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Louisville's Open Data: Is It For Everyone?

Over the past year-and-a-half, Louisville Metro government has been making news and winning awards for an innovative approach toward handling the city’s data: making it public for anyone who’s interested.

But simply making data available is only part of the solution; it can give the wrong impression or sometimes be counter to the facts. And citizens have to be able to interpret it, too.

Louisville Mayor Greg Fischer is a huge proponent of the city's Open Data Portal, an online destination for thousands of data points ranging from where crimes occur to what Metro employees are paid.

"Well, Louisville's one of the leaders in the country with open data and it's been important for me that all of our data goes online," Fischer told WFPL recently. "It's the people's data, it should be open."

Citizens can access the nearly 200 data sets on the portal, most of which are fed by Metro government data. Some of that information is housed in a server room at 410 S. 5th Street, next door to the city's Information Technology office. From there, it can be remotely retrieved and uploaded onto the portal, said IT director Chris Seidt.

Much of that data is made available in a "raw" format, meaning it's presented in a spreadsheet format that can be sorted by humans and computers alike. But although it may be "the people's data," it may not be shared in a way that the average citizen can easily understand.

Raw Data

Consider crime data: it makes up nearly half of the 21,000 downloads of city data since late 2016, when the new version of the portal went live, according to Google Analytics figures available on the portal. The data sets are updated automatically every 24 hours, but sometimes include duplicates or incidents from past years.

Louisville Metro Police Department spokeswoman Jessie Halladay said the daily data reports are "live," which means they haven't been combed for anomalies. Experts say that's expected in large data sets. LMPD has systems in place to clean up the data before leaders receive their official reports every Monday.

"It's raw data, which is useful, but isn't necessarily 100 percent cleaned," Halladay said.

I found that out firsthand recently, when the homicide rates I pulled from the Open Data Portal didn't match those provided by the police department. The 2017 file I was looking at needed to be trimmed — by more than 15,000 line items — to get rid of duplicates and incidents that took place in previous years.

Maybe I should have known to look more closely at each incident number. And Halladay said LMPD could also provide a better description of the state of its data on the portal.

But if I, a journalist with a working understanding of open data, could run into this problem, what did that mean for average citizens — like people who may be grabbing data sets off the site to check neighborhood crime?

'Overwhelming' For Novices

Ask Tina Maddox, a longtime homeschooling mother who recently earned a degree in software development and now teaches Android development to high school students.

"For someone coming in, it's probably going to be overwhelming," she said. "I find it overwhelming ... It's a lot to take in, and its a lot to understand."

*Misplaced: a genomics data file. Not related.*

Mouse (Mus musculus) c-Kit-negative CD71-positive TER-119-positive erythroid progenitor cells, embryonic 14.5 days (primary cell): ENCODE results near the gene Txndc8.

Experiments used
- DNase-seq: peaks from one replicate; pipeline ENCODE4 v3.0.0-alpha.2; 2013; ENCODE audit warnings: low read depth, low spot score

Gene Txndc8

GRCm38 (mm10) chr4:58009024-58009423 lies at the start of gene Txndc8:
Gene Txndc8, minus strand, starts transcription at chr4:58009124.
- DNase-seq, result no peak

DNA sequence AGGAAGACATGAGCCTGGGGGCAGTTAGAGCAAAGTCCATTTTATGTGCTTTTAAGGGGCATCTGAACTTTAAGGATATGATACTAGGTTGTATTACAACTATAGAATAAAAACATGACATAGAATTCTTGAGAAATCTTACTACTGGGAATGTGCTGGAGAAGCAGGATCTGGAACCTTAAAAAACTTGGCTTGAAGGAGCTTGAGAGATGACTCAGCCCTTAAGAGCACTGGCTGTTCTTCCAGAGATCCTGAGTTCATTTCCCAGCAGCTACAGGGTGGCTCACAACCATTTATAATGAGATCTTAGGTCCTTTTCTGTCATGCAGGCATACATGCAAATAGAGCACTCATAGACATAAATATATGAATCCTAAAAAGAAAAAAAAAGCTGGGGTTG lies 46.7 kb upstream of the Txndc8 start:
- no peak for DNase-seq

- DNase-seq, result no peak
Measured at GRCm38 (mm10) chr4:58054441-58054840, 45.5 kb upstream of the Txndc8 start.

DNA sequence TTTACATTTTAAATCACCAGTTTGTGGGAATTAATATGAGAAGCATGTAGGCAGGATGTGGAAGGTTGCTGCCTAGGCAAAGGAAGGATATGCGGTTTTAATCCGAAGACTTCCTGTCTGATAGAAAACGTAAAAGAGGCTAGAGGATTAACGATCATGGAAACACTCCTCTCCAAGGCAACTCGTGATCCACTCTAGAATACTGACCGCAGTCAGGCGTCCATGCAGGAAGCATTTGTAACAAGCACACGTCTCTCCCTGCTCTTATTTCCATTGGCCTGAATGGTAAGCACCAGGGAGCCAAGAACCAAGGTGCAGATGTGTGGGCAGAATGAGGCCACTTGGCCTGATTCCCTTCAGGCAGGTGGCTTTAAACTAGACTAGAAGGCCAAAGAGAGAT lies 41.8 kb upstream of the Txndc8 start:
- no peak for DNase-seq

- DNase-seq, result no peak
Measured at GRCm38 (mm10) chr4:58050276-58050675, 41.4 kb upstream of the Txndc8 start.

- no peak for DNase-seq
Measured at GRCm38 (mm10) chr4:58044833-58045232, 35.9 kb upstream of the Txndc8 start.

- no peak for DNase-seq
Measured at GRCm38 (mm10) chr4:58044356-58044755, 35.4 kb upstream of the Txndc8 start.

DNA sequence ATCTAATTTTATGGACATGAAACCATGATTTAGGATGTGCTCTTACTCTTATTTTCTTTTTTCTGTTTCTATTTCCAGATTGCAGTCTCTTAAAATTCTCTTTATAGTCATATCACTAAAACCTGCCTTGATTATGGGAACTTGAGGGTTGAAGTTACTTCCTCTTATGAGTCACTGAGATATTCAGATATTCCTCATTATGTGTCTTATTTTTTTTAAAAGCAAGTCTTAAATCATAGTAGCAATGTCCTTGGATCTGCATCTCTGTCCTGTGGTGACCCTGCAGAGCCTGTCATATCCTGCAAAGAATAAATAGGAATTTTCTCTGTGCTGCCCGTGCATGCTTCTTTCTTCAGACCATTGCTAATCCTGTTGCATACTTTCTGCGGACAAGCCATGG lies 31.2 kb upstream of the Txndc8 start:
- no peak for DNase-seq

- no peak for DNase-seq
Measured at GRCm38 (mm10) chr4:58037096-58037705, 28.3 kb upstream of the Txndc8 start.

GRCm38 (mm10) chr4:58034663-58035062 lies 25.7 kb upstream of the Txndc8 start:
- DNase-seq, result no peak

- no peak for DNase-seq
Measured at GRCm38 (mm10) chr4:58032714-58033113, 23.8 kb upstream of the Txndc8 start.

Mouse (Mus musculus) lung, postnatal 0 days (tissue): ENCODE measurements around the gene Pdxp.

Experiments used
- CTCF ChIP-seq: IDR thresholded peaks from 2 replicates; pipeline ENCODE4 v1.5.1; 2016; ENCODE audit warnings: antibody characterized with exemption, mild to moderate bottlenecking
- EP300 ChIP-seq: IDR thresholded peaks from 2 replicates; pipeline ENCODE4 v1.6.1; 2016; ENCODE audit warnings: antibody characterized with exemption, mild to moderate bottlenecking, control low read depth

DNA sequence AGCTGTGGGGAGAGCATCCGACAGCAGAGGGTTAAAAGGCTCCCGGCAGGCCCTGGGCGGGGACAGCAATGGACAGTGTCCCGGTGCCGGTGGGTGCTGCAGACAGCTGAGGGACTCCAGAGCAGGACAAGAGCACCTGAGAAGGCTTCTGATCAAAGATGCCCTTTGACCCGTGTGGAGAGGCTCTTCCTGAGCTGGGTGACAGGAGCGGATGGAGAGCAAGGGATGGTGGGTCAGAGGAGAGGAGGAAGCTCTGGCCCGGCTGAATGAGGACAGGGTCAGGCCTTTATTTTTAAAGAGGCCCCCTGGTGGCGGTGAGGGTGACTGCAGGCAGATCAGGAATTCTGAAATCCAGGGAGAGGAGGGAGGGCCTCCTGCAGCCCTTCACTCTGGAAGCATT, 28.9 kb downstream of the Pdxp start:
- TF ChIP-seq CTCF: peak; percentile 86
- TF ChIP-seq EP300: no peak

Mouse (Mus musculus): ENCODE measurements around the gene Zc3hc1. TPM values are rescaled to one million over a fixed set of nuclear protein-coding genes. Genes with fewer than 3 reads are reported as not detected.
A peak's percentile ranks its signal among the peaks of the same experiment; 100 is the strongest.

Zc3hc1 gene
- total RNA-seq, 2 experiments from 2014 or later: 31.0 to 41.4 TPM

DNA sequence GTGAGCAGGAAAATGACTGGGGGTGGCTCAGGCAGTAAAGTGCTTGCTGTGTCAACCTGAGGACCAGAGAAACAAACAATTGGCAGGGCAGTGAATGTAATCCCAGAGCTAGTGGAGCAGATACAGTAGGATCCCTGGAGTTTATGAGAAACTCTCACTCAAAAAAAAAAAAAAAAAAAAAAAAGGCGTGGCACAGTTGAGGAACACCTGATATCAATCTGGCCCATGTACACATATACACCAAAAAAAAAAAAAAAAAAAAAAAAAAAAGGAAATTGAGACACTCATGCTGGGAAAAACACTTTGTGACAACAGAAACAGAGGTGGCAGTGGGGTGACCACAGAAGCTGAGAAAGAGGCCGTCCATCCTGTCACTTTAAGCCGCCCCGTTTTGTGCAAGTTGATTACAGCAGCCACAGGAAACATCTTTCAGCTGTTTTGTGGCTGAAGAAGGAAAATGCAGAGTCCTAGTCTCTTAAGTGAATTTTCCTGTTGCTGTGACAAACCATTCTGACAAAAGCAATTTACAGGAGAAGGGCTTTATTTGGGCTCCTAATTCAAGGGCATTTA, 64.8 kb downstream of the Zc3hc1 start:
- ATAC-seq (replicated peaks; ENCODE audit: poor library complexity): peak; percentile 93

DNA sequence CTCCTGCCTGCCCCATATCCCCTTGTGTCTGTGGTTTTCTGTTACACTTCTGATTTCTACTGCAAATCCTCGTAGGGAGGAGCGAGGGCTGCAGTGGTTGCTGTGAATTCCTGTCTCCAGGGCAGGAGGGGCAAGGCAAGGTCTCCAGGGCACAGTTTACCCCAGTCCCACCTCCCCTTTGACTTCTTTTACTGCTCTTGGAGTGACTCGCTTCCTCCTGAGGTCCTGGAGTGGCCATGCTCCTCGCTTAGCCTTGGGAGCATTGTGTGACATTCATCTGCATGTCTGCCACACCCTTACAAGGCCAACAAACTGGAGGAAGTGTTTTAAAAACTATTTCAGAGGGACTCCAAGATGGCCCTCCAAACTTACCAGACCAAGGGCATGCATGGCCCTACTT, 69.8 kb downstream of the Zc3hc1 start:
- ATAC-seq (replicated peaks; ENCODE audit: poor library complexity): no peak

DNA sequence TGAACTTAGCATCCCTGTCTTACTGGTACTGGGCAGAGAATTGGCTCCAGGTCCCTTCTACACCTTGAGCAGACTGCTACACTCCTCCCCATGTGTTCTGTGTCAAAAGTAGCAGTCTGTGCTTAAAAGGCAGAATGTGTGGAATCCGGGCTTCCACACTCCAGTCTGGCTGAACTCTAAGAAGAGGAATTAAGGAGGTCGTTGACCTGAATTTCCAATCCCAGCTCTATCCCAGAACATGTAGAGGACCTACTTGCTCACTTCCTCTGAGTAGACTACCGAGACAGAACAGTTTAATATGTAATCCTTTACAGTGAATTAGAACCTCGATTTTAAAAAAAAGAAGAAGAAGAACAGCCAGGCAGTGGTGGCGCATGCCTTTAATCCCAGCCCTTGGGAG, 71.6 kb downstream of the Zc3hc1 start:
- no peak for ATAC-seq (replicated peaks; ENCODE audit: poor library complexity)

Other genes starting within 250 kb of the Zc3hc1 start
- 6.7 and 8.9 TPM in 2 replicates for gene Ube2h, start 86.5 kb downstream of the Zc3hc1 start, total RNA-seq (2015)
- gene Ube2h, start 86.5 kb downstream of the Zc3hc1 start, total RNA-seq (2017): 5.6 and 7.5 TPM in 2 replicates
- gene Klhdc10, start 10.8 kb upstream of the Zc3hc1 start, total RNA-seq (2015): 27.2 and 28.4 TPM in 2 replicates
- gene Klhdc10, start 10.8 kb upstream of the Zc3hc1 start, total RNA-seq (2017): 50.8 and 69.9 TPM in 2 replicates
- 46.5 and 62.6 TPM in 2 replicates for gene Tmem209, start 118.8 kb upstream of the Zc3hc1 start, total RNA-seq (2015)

Maddox uses data from the city's portal to create flash briefings for Amazon Echo, so device users can ask Alexa for updates on what's going in Louisville's parks and with other city services.

She does that work as a volunteer with the Civic Data Alliance, a Louisville-based volunteer group that helps citizens get what they need from government data.

Governments should release data raw and in spreadsheets, said Ted Smith, CEO of technology company Revon Systems and former Chief of Civic Innovation for Louisville Metro. That serves two purposes: it allows machines to read the data, and also makes sure the data is free from government interpretation or manipulation.

But it also can make the data "overwhelming," as Maddox said, for novices.

'Access is not going to be equal'

Some say expert groups such as the Civic Data Alliance are necessary, since most people can't figure out the data on their own.

Stephen Larrick, Open Cities Director of the Sunlight Foundation, a national non-partisan non-profit that supports open government efforts, said raw data on its own may not be truly accessible to everyone.

"If you just are sharing the raw data, even if that raw data is the people's raw data, access is not going to be equal," he said.

There's no city doing a perfect job presenting its data so that anyone can use it, Larrick said. It takes specific skills to use raw data. But visualizations, which are easier to digest, only let people access information in predetermined ways.

Groups and companies that take the raw data and translate it can make it useful to the public, said Louisville Data Officer Michael Schnuerle. Take, for example,the review site Yelp, which pulls city health inspection data for its restaurant listings.

But Schnuerle acknowledged there's a basic level of data literacy needed to work with the portal's raw feeds. He said he's working to get more visualizations and tools on the site to help regular people answer specific questions.

"Ideally, if you could develop a system that could automatically look at raw data and spit out the answer that people wanted, that would be very beneficial," he said. "There's no other open data portal in the world that has that functionality right now."

The first phase of the open data movement was getting governments to release their information online, freely and regularly, to the public, said the Sunlight Foundation's Larrick. Now that practice is becoming commonplace, so the movement is approaching a new focus: making data accessible and comprehensible for everyone.

Amina Elahi is LPM's City Editor. Email Amina at aelahi@lpm.org.